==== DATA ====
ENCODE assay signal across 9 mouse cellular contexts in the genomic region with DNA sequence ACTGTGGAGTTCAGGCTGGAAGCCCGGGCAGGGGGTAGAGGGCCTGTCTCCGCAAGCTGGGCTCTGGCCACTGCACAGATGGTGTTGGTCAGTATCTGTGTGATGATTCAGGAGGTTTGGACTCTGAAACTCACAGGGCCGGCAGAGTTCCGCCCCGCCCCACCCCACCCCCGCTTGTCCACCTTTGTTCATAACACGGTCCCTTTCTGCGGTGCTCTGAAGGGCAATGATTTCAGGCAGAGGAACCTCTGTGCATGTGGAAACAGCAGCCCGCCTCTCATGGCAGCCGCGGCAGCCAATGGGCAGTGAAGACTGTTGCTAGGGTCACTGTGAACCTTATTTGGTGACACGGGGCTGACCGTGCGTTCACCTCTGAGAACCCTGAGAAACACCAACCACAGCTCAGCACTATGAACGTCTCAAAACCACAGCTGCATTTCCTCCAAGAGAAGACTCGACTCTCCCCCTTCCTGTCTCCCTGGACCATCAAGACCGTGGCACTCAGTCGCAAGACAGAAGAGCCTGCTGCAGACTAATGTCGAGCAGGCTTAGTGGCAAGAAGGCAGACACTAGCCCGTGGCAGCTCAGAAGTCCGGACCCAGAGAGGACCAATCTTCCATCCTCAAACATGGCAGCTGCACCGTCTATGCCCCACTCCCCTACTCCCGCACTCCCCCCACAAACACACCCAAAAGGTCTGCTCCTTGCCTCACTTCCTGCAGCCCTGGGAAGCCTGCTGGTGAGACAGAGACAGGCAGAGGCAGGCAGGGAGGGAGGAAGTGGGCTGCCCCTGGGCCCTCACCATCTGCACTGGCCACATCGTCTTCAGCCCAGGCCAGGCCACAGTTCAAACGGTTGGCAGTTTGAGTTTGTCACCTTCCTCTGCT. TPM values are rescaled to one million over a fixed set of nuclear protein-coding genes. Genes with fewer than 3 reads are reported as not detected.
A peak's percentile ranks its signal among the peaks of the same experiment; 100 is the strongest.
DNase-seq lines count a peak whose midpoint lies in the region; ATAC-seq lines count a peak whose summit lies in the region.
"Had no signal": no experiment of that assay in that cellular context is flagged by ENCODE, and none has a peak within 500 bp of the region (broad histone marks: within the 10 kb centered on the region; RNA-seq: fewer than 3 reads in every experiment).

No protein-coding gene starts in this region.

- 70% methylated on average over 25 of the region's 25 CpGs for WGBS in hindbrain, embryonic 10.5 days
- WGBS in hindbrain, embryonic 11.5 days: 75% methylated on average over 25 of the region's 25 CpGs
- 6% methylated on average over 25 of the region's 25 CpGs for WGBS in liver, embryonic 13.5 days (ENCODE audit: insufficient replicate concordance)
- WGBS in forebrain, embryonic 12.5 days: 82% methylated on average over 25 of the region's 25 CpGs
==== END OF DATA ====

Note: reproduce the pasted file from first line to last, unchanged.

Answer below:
ENCODE assay signal across 9 mouse cellular contexts in the genomic region with DNA sequence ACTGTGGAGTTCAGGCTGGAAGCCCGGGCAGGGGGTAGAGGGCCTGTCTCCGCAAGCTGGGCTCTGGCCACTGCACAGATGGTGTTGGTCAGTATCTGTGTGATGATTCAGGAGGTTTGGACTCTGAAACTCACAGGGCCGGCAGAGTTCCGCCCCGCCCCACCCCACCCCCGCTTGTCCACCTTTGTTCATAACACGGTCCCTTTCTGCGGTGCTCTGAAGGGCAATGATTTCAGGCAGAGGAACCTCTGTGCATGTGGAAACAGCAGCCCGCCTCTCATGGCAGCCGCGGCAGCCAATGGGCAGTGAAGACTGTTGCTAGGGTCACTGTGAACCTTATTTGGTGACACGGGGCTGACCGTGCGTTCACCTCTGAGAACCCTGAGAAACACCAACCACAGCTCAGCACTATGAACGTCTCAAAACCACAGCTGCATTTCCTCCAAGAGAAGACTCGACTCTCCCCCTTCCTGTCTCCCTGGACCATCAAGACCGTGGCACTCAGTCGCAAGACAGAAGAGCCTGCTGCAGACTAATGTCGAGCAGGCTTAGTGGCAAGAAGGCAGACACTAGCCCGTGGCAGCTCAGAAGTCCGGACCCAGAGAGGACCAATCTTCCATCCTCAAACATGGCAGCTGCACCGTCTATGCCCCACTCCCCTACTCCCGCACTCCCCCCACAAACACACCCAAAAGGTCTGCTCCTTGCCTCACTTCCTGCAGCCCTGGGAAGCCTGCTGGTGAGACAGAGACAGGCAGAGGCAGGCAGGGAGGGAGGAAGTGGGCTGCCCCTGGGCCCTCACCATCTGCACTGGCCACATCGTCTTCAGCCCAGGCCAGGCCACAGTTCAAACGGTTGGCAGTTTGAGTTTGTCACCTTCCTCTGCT. TPM values are rescaled to one million over a fixed set of nuclear protein-coding genes. Genes with fewer than 3 reads are reported as not detected.
A peak's percentile ranks its signal among the peaks of the same experiment; 100 is the strongest.
DNase-seq lines count a peak whose midpoint lies in the region; ATAC-seq lines count a peak whose summit lies in the region.
"Had no signal": no experiment of that assay in that cellular context is flagged by ENCODE, and none has a peak within 500 bp of the region (broad histone marks: within the 10 kb centered on the region; RNA-seq: fewer than 3 reads in every experiment).

No protein-coding gene starts in this region.

- 70% methylated on average over 25 of the region's 25 CpGs for WGBS in hindbrain, embryonic 10.5 days
- WGBS in hindbrain, embryonic 11.5 days: 75% methylated on average over 25 of the region's 25 CpGs
- 6% methylated on average over 25 of the region's 25 CpGs for WGBS in liver, embryonic 13.5 days (ENCODE audit: insufficient replicate concordance)
- WGBS in forebrain, embryonic 12.5 days: 82% methylated on average over 25 of the region's 25 CpGs